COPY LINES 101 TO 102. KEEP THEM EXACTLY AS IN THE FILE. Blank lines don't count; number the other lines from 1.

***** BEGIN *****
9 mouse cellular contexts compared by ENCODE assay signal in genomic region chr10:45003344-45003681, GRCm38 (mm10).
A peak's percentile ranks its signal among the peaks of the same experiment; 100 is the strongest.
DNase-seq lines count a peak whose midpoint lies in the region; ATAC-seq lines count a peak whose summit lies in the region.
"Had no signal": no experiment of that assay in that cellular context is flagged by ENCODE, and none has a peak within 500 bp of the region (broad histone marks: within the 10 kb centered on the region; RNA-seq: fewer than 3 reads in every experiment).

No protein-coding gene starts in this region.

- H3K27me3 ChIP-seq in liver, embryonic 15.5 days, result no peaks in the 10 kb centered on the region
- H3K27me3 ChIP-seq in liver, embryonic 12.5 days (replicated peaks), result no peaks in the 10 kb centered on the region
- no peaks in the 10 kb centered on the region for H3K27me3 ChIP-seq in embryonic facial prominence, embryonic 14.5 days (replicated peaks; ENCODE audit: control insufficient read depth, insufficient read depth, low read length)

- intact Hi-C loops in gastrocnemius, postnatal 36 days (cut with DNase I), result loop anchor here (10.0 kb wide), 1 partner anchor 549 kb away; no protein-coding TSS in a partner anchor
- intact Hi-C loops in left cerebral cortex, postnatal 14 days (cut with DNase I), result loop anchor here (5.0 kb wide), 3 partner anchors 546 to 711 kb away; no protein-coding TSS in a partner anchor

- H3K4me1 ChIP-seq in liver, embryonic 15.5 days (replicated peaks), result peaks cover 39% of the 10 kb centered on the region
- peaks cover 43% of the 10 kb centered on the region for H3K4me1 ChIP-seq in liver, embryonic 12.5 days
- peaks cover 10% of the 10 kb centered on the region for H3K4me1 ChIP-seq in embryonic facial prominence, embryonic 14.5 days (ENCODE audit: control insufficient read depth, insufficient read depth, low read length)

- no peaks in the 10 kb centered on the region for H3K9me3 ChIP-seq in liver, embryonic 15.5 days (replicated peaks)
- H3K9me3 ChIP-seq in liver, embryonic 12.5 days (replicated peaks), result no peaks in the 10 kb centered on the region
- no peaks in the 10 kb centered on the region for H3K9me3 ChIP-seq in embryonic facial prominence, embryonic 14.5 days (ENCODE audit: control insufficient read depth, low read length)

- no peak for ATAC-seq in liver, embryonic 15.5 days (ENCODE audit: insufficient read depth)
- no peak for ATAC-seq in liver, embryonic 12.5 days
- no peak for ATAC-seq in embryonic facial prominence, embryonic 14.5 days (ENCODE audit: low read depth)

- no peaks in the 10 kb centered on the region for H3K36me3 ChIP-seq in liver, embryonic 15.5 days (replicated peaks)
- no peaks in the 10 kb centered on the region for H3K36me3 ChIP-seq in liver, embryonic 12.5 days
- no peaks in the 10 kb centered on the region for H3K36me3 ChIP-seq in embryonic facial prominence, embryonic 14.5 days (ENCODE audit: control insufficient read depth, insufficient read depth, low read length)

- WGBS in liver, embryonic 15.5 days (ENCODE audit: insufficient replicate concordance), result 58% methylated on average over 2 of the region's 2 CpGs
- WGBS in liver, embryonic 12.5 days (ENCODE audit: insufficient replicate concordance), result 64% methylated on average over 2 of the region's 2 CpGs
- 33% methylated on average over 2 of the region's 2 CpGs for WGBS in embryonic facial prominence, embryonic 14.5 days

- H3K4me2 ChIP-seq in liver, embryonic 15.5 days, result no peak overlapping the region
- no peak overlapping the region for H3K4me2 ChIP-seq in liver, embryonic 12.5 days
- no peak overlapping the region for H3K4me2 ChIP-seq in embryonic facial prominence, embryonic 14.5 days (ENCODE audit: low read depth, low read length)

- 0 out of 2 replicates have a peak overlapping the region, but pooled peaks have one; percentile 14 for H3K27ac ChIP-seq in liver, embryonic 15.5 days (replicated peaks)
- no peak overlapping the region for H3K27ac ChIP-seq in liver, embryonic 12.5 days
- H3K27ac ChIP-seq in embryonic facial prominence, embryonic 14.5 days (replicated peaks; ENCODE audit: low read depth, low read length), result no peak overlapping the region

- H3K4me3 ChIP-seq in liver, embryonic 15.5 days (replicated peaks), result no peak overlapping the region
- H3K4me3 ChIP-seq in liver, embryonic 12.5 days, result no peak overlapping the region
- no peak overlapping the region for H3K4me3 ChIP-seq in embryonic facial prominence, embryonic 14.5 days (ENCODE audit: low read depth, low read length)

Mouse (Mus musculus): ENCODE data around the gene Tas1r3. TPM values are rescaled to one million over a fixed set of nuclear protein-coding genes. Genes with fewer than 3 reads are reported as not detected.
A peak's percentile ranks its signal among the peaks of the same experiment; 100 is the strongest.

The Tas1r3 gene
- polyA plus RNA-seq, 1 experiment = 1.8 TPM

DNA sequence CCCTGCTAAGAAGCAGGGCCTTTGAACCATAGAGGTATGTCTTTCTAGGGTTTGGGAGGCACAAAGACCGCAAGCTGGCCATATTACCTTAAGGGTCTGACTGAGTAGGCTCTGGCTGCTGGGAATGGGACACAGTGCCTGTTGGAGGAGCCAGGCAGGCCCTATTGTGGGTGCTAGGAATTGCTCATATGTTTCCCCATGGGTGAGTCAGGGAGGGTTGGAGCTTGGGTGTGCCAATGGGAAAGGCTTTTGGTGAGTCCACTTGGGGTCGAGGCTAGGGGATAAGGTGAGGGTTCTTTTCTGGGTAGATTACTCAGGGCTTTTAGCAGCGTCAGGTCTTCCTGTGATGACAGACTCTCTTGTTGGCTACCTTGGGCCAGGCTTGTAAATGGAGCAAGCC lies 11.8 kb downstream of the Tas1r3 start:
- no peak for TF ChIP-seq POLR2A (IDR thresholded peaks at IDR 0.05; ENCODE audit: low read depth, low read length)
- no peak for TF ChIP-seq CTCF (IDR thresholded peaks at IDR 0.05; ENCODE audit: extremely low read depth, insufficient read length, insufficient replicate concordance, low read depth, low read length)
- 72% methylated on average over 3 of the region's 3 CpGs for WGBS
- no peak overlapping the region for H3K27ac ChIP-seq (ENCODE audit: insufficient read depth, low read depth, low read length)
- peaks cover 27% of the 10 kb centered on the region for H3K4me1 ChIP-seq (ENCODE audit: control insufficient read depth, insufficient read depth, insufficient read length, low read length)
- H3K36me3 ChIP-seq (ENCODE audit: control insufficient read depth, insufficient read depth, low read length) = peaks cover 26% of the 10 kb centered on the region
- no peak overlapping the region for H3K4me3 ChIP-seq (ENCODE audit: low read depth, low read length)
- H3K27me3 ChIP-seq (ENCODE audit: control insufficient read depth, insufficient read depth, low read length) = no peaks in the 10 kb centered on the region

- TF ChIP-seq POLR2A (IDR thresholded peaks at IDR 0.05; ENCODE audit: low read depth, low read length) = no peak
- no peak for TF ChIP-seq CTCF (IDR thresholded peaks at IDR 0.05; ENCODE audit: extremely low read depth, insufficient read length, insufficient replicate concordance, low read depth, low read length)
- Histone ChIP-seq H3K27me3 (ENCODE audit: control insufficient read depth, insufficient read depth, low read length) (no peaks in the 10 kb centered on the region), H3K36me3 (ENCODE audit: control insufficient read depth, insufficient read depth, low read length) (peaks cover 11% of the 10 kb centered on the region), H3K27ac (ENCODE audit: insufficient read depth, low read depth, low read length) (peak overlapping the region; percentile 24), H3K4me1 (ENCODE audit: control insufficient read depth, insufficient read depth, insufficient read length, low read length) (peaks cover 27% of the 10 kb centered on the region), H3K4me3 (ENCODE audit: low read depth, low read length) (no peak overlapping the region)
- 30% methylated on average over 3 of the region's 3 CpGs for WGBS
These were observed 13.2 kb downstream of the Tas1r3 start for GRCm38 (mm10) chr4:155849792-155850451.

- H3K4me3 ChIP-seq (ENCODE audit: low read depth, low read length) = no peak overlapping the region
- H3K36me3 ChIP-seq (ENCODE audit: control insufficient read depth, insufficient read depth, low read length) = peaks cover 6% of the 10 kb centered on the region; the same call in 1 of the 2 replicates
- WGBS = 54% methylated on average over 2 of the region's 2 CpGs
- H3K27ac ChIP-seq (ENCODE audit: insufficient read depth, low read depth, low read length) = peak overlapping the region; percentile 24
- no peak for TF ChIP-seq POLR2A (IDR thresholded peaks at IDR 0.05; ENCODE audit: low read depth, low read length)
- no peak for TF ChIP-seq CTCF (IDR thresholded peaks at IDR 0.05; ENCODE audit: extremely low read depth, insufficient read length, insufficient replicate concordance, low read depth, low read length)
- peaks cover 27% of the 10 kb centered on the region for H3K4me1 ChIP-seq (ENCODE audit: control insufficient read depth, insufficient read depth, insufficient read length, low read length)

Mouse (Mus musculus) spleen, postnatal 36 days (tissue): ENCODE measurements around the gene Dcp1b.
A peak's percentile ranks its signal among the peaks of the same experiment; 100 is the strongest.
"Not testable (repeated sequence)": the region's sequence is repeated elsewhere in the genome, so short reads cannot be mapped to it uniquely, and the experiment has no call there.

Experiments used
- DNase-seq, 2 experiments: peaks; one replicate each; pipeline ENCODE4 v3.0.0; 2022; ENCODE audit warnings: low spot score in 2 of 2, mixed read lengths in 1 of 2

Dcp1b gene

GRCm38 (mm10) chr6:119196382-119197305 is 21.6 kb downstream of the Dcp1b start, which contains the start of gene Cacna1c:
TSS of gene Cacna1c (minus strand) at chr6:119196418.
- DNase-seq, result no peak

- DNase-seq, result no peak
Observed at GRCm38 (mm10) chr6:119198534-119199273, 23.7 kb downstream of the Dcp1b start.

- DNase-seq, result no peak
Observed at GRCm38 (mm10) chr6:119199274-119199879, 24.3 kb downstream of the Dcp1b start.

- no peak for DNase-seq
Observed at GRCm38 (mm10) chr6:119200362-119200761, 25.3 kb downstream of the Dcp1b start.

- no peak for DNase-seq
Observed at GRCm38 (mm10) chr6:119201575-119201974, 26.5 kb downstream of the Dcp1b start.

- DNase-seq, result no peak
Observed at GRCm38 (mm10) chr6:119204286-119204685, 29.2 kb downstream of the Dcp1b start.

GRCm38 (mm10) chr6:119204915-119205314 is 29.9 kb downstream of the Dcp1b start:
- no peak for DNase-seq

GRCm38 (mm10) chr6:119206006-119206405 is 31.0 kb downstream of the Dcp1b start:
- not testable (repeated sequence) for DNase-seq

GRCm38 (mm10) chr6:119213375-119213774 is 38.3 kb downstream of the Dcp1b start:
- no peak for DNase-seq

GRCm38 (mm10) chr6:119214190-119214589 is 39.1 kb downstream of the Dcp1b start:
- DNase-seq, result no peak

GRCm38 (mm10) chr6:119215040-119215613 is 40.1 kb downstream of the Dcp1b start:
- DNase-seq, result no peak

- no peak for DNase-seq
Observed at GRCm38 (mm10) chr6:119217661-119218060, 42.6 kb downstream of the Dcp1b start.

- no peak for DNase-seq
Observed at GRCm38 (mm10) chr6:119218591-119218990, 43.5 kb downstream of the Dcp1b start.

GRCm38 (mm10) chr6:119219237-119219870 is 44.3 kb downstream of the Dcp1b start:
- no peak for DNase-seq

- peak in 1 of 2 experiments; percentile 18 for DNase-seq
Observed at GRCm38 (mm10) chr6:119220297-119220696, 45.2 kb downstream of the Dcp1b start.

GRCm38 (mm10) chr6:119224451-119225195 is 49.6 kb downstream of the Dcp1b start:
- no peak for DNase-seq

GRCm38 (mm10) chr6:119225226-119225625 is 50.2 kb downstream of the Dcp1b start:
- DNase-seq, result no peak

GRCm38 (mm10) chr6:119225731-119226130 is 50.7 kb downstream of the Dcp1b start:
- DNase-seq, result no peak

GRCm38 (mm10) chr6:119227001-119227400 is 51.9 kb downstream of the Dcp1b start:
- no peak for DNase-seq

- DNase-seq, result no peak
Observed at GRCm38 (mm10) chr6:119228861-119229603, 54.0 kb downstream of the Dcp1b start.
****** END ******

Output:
GRCm38 (mm10) chr6:119225731-119226130 is 50.7 kb downstream of the Dcp1b start:
- DNase-seq, result no peak